3D Soft Tissue Boundary Detection for Automatic Verification of Deformable Image Registration
D Yang1*, X Wang2, Y Duan2, J Tan1, S Mutic1 (1) Washington University in St Louis, St Louis, MO, (2) University of Missouri, Columbia, MOSU-E-J-76 Sunday 3:00PM - 6:00PM Room: Exhibit Hall
Purpose: The intermediate goal of this work is to develop a novel 3D image boundary detection algorithm in order to reliably detect the soft tissue boundaries in patient CT images. This is the very critical first step towards a potential solution for the currently unsolved problem - automatic verification of deformable image registration (DIR) on patient images. Our hypothetic procedure of DIR verification is 1) tissue boundary detection, 2) boundary matching, and 3) verification of DIR results using the matched tissue boundaries.
Methods: A novel 3D image boundary detection algorithm was developed. Multiple steps were used in the tissue boundary procedure, including 3D gradient computation supporting anisotropic voxels, hysteresis thresholding, non-maxima suppression directly based on the boundary normal directions, boundary thinning, tissue boundary type selection based on the image intensity values on both sides of the boundaries, boundary separation and voxel reconnection based on boundary probability tests. These steps are innovative and critical to enable reliable detection of separated tissue boundaries that would be used in the following boundary matching step. Preprocessing includes automatic couch table removal and non-local-mean noise reduction. Post-processing includes small piece removal and boundary voxels to point coordinate conversion.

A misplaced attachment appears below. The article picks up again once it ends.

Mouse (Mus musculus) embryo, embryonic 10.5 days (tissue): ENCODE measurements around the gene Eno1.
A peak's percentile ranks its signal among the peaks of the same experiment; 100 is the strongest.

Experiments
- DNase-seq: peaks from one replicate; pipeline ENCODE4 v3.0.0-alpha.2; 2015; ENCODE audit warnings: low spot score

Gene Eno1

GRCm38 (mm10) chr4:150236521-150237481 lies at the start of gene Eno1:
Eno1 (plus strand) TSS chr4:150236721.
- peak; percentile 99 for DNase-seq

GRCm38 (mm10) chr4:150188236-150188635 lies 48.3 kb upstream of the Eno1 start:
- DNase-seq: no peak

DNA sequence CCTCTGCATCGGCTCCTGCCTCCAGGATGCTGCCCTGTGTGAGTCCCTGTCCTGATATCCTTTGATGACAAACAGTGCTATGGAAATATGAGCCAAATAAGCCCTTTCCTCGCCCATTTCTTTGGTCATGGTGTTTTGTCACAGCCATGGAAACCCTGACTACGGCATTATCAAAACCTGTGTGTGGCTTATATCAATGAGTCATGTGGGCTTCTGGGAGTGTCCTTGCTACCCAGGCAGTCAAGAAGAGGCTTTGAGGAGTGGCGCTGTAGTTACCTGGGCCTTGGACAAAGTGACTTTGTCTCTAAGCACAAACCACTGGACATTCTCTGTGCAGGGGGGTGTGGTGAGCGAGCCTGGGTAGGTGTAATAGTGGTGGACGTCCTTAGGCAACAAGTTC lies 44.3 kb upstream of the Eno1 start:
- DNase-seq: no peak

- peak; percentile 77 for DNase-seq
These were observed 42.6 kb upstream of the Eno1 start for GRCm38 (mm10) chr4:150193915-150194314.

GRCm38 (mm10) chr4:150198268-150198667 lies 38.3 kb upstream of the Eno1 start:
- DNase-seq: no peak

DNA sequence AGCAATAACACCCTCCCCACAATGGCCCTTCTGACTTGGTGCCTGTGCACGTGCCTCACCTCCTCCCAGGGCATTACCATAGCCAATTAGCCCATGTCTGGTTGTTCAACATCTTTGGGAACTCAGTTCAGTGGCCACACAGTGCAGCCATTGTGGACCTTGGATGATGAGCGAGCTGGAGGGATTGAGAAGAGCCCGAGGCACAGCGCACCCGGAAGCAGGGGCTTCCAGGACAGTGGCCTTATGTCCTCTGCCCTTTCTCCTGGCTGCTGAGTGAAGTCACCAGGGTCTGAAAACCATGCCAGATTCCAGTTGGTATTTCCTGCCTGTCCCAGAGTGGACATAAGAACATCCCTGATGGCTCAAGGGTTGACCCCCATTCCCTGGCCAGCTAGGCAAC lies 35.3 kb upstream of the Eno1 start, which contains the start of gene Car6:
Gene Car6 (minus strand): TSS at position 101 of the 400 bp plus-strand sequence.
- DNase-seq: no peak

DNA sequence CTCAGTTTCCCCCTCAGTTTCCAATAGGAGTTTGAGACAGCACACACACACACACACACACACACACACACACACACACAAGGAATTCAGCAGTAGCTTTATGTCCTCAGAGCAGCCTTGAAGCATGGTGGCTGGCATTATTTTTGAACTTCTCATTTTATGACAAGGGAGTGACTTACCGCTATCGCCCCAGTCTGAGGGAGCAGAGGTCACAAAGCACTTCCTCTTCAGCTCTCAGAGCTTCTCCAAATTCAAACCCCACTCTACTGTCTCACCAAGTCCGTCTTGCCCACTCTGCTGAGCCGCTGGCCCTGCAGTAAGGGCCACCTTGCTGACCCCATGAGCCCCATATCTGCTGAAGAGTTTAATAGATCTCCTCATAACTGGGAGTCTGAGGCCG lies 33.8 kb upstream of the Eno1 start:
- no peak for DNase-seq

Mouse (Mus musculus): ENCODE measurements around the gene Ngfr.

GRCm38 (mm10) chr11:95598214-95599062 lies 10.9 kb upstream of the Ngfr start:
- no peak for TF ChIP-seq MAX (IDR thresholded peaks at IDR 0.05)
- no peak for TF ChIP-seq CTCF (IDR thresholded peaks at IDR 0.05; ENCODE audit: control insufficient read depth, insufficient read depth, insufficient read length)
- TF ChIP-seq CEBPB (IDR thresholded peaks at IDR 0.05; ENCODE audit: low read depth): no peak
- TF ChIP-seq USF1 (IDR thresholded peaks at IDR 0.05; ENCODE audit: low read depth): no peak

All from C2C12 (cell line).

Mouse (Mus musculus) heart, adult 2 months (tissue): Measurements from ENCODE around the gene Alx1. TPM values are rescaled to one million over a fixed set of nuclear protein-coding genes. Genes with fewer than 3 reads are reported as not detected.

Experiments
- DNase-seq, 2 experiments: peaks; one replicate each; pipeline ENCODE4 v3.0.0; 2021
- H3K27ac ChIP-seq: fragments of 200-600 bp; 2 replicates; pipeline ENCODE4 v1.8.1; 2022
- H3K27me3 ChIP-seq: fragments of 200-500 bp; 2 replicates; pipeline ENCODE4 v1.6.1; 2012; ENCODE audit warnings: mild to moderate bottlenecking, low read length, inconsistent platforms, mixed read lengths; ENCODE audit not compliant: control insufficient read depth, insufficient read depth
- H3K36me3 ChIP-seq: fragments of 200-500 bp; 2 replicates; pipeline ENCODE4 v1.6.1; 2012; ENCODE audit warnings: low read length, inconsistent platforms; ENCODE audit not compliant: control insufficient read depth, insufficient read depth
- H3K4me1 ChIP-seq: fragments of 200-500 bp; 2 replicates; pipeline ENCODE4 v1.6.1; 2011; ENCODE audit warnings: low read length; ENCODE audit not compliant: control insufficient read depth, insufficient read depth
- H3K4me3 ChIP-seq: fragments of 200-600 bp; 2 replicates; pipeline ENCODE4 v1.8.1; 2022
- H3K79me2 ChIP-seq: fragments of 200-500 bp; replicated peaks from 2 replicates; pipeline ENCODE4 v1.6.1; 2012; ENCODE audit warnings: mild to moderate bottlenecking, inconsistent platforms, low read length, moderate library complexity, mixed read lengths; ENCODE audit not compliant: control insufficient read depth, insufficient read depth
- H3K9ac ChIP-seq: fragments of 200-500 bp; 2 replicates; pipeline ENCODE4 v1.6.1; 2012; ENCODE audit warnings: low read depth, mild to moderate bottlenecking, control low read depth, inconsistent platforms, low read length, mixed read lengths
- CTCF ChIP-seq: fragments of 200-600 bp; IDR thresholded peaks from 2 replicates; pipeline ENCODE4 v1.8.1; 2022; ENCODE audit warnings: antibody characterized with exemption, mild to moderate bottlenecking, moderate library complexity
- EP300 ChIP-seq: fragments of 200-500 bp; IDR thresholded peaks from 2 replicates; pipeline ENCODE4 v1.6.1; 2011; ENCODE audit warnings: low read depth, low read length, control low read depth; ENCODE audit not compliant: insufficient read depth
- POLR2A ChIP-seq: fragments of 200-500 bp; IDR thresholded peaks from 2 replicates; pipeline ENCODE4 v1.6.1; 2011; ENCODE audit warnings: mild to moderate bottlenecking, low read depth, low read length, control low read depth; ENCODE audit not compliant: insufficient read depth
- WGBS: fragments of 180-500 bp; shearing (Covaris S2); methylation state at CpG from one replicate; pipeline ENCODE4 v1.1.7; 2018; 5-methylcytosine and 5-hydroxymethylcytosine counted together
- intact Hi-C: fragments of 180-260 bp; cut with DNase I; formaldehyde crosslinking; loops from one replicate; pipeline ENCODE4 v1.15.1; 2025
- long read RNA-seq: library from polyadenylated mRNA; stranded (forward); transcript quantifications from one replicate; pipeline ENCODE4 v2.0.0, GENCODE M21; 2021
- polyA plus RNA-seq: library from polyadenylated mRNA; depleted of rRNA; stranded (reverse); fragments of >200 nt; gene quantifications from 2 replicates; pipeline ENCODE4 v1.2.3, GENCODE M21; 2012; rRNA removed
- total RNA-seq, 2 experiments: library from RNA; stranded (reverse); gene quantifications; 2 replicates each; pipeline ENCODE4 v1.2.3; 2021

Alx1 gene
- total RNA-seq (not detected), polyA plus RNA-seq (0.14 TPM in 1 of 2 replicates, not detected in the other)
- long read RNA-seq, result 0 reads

Results:The algorithm was implemented in MATLAB and tested using patients' head-neck and pelvis CT images. Results were visually assessed. Compared to the results of the 3D extension of the standard Canny edge detection algorithm, results of the proposed algorithm are significantly more accurate and reliable.
Conclusion:The proposed algorithm is a new approach of medical image processing. Combined with image feature matching methods from computer vision fields, it could lead to a potential solution for DIR verification, which is the current roadblock for many clinical applications including treatment adaptation, automatic segmentation and treatment response evaluation.